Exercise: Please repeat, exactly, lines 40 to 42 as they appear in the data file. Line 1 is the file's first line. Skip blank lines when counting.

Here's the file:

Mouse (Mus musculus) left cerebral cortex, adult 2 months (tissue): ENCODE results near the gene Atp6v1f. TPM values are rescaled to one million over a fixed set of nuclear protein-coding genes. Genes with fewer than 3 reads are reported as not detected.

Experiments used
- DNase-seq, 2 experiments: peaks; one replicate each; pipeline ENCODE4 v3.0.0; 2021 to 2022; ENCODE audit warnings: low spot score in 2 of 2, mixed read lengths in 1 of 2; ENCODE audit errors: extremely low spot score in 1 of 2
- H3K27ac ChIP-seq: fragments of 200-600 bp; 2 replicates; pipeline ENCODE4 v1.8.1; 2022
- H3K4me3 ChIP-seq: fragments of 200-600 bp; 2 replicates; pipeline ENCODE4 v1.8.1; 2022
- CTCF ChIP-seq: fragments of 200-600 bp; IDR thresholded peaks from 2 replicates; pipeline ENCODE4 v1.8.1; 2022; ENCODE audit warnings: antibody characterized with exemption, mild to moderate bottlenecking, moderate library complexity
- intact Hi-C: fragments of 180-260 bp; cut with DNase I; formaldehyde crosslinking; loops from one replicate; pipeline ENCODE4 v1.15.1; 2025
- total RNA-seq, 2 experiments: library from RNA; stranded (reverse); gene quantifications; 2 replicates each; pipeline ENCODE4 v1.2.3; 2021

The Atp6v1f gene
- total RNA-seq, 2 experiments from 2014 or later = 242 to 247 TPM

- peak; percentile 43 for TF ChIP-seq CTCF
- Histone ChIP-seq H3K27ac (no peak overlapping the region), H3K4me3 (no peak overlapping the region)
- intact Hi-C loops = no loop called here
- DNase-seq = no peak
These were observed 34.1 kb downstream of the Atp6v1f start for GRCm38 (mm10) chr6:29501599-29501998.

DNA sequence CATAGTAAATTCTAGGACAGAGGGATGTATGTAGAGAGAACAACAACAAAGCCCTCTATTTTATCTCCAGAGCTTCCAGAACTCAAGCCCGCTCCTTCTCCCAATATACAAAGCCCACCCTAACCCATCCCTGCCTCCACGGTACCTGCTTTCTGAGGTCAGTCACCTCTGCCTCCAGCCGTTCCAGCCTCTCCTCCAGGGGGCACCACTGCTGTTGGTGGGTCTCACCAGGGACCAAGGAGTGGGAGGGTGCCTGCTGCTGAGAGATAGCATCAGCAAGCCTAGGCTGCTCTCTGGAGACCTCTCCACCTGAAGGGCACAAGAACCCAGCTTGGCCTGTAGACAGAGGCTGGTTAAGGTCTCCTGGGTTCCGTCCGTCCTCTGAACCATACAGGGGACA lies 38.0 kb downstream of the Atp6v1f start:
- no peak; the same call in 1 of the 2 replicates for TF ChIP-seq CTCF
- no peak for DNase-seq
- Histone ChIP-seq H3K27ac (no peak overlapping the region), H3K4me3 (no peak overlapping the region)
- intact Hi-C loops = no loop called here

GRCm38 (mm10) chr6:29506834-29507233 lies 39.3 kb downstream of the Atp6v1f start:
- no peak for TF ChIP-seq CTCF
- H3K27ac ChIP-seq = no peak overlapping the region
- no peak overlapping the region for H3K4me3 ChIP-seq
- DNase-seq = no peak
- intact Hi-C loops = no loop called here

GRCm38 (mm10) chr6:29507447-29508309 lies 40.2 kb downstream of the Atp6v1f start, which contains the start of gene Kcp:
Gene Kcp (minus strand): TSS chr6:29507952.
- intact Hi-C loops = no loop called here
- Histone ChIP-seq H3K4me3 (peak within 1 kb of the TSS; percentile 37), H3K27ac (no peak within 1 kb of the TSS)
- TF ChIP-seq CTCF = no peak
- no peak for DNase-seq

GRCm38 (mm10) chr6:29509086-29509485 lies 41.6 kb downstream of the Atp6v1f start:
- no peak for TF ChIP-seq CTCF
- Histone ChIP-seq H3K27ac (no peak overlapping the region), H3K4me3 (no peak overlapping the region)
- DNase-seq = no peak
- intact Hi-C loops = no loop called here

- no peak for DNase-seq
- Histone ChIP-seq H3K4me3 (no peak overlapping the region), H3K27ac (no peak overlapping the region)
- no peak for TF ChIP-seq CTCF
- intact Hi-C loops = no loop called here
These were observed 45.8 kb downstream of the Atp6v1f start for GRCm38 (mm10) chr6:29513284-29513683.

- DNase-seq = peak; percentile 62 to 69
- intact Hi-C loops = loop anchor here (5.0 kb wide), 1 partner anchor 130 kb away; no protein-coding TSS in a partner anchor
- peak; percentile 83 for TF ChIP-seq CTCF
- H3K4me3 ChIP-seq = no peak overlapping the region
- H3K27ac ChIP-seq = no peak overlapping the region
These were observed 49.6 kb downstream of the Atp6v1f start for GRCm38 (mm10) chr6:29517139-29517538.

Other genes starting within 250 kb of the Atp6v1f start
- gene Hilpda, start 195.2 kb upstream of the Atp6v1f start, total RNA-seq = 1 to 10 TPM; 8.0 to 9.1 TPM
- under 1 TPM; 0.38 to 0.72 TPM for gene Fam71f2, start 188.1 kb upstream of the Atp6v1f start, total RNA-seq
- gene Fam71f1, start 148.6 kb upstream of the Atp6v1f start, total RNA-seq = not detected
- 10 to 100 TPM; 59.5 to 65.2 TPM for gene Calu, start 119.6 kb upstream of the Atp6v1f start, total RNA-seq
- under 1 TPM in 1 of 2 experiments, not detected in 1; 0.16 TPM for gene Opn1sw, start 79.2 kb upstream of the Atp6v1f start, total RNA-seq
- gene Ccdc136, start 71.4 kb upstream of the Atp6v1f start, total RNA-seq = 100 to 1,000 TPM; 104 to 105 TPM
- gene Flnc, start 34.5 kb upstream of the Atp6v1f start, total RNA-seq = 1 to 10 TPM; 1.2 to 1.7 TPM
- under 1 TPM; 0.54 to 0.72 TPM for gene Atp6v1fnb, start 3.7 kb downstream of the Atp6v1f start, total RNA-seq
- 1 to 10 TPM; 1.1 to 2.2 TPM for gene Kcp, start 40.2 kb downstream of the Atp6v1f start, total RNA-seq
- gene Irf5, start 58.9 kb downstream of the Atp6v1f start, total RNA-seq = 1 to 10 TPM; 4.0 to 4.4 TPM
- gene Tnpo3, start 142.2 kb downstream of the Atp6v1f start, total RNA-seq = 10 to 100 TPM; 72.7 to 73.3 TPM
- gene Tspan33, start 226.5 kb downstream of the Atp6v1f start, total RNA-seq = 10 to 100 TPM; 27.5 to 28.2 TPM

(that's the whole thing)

- no peak for TF ChIP-seq CTCF
- intact Hi-C loops = no loop called here
These were observed 45.8 kb downstream of the Atp6v1f start for GRCm38 (mm10) chr6:29513284-29513683.